Underlying question or “Big Question” at Xerox Parc during the 70s and 80s revolved around the term “reconstruction”. This reconstruction is about ethnography of culture of work or what is referred to as socially organized practice. How do we make sense of the disparate elements that make up our work such as projects, personal identities and the interest of the parties involved. How do we critically analyse these relationships which at times sees unrelated? How do we generate a new perspective on entrenched practices? How is technology changing the way we identify or perform our work? and in turn how does our own social or cultural spheres impact the way we use technology?
Suchman’s insight that users glossed over experiences, and reported the use of new technology as too complicated provided the opportunity to unlock the potential of ethnographic work in practice. She was able to recognize the social implications of users involvement with technology. Key findings that interactivity and reliability were important factors to the relationship between technology and users meant the start of developing a respectful relationship with the actual users. Unfamiliarity with technology is one of the stumbling blocks to achieving a more integrated level of technology in the workplace, another is a poor or no understanding of the social circumstances of machine use. I can relate this to how I would interact with photocopiers at work, in particular Blomberg’s revelations that “patterns of interaction among users has a major impact on people’s experiences of their copiers”, resonates so strongly with me that I am forced to have a heartfelt chuckle. On certain days, when a couple of people in our group would have problems with a copier, others in close departments would also start experiencing issues, this of course would lead to some interesting conversations around the proverbial water cooler. Which brings me to the age-old storytelling technique and demonstrates how it is the most relevant and effective way to share knowledge and stay informed. Orr documents this extensively in his research (Suchman, Blomberg, Orr & Trigg 1999, 396).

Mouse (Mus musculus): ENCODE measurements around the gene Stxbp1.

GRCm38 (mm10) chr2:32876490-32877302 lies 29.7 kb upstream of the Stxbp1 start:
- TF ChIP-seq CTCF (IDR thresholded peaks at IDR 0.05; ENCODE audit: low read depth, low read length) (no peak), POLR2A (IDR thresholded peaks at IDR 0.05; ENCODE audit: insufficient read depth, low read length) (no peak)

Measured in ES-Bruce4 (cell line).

The acceptance and interest in the social organization of work allowed a “design intervention into practices of professional technology production” (Suchman, Blomberg, Orr & Trigg 1999, 399) resulting in a frank exploration of politics in use of technology within the structure of a practice. This has paved the way for an environment where mutual learning can take place, where the user is being engaged and allowed to interact in familiar terrain, the ethnographer is allowed to be involved in the reality of what really happens in a practice and the designer is given the opportunity to continuously create prototypes based on real user experience.
Button, G 2000, ‘The Ethnographic Tradition and Design’, Design Studies, vol. 21, pp. 319-332, viewed 1 October 2011.
Suchman, L, Blomberg, J, Orr, JE & Trigg, R 1999, ‘Reconstructing technologies as social practice’, The American Behavioral Scientist, vol. 43, no. 3, Nov/Dec, pp. 392-403, ABI/INFORM Global, viewed 1 October 201.